By creating and marketing a mobile app, you are likely wanting to get a return on your investment. Your ability to realize a good return is subject to two important principles – 1) your ability to compete for other people’s time, and 2) achieve something in the direction of economy of scale.
Everyone’s most precious commodity. You never know how much time you have and regardless how much time you might have, it’s likely never enough. For however precious it is, it tends to have a very low monetary conversion rate.
Everything competes for people’s time — work, spending time with friends and family, mobile apps, web sites, television shows, books, games, cooking dinner, taking a shower. Understanding this is crucial to achieving anything. People can:
Consider this a bit of practical philosophy. When someone plays a game or watches a television show, are they spending time or wasting time? That can depend upon a lot of things, but one thing is for certain – most people tend to take their entertainment for more seriously than some of the more serious things in life.
The fastest way to get someone to ignore you, your app and everything else you do is to waste their time.
Equally, the fastest way to get others to listen to you is to guarantee that the time they spend with you, your app or anything else you produce is first and foremost, enjoyable – and secondly, in some way useful to their continued enjoyment. Entertainment need not be isolated to games, it can be part of work, education and living, too. It is a matter of people liking what they are doing.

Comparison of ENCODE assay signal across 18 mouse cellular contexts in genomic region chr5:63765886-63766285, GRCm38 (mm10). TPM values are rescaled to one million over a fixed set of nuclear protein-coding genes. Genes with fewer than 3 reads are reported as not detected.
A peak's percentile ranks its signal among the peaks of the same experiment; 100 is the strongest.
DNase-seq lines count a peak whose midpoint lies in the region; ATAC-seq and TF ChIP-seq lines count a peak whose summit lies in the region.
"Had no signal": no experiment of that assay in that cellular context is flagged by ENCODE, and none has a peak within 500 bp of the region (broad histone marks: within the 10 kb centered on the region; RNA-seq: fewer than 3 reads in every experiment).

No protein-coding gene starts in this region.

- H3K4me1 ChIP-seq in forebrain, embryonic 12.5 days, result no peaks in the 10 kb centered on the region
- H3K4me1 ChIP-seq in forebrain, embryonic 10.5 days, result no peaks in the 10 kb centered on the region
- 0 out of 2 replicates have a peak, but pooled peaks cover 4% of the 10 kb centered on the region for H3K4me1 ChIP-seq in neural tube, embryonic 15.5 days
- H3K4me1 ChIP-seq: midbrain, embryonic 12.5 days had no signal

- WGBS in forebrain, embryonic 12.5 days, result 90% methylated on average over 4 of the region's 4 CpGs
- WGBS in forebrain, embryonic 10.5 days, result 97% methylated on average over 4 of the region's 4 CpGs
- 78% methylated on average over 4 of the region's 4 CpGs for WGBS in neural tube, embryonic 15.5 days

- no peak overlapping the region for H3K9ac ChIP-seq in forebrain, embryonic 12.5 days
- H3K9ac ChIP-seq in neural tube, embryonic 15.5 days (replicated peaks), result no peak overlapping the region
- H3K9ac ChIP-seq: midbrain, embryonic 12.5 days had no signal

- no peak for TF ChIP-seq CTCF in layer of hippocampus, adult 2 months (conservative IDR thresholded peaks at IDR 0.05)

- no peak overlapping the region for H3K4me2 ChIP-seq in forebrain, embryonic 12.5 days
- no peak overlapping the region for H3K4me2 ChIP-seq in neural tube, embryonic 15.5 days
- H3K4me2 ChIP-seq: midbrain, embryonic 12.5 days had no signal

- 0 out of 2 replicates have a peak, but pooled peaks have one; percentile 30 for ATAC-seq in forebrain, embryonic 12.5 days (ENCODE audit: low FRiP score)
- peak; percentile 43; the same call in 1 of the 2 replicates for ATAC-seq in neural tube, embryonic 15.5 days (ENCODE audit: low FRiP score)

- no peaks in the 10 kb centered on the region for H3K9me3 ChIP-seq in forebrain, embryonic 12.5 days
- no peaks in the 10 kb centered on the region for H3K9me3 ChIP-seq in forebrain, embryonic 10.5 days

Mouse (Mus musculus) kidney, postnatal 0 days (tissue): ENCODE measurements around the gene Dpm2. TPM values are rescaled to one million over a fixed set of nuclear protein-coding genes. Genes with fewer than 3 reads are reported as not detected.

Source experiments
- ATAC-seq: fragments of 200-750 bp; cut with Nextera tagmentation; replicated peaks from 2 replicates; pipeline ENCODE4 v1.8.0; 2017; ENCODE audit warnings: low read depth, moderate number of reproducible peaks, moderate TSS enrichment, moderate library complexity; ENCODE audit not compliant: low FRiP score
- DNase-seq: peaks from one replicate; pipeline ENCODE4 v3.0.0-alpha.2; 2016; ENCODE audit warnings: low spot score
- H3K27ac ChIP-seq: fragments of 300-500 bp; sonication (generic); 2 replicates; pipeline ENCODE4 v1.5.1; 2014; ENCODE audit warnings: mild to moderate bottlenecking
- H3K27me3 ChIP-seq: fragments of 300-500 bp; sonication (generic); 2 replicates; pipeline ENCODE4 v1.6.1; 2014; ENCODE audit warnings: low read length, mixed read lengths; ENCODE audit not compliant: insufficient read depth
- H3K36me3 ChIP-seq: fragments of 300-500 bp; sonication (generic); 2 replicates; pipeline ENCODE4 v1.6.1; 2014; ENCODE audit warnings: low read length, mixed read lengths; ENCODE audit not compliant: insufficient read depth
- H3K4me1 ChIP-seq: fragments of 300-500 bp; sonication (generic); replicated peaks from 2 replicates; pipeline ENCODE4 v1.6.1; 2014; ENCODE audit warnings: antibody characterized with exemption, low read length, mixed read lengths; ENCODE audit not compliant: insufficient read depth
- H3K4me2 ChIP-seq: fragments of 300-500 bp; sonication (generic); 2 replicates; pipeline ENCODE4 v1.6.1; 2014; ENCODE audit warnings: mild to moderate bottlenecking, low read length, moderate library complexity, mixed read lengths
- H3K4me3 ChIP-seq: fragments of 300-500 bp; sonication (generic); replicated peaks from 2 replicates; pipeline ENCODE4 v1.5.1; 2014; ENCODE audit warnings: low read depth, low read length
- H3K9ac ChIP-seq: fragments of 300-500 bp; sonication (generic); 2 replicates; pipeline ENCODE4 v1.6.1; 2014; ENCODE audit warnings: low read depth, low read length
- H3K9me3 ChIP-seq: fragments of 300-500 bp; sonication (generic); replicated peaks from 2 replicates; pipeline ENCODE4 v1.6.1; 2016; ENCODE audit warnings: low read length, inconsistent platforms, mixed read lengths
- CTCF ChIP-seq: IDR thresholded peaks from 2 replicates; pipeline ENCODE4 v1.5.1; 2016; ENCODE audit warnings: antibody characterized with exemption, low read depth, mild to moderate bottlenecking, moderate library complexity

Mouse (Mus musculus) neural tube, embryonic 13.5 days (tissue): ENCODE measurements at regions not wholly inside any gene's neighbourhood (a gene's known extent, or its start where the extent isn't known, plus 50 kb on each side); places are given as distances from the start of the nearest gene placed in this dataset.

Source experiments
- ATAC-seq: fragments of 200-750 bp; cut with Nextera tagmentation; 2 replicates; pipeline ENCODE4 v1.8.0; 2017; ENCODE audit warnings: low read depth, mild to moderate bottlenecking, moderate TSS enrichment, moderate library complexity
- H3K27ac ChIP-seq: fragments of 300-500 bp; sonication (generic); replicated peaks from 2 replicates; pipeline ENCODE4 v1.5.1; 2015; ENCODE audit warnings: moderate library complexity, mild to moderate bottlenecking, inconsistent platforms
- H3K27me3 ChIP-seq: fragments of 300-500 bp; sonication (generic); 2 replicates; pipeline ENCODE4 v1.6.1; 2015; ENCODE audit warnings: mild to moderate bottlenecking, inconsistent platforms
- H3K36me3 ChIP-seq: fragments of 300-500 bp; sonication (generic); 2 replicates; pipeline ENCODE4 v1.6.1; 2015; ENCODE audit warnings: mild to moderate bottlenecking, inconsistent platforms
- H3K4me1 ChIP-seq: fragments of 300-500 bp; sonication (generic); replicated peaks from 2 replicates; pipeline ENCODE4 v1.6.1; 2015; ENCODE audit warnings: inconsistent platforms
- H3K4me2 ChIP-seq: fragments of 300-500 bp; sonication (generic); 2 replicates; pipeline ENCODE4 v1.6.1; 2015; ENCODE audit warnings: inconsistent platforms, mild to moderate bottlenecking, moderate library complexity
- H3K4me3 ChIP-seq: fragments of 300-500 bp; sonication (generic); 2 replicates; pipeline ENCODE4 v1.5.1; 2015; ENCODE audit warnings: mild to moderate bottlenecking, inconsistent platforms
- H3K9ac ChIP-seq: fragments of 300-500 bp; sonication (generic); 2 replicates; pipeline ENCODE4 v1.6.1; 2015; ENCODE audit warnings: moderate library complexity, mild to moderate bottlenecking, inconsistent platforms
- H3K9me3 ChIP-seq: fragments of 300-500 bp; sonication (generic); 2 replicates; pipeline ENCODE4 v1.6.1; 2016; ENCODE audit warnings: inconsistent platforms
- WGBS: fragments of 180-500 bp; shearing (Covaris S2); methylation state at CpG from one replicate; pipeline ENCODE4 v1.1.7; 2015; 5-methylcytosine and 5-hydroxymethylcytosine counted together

Economy of Scale.
Creating an economy of scale is not easy. It requires being able to consistently produce something in high demand profitably. Software and mobile apps are by far the easiest kinds of products in which one can hope to achieve an economy of scale. Concerns over physical materials, packaging, shipping and handling, etc. are or at least can be minimized.
This applies favorably to profit margins… except that where mobile apps are concerned, the supply is so large that the baseline price for most apps these days is “Free”. In consequence, many developers then rely upon their app’s advertising potential to make their app profitable. And again, the supply, demand and lifestyle dynamics of mobile apps establishes a high threshold for profitability. Fundamentally, most mobile app developers are not making money on their apps.
Two core issues are involved as to why. The first is that an app is not competitive – it gives users little reason not to do something else. The second is that the app is competitive, but not being marketed. Anyway it is sliced, the profitability of an app, the capacity for it to achieve economy of scale is tied to one of these two things. Not competitive and/or Not marketed.
Understanding this, you can use the Mobile App Developer Guide to look at specific reasons and options to resolve these two top level indicators. While signing off for now, I intend to develop these points further.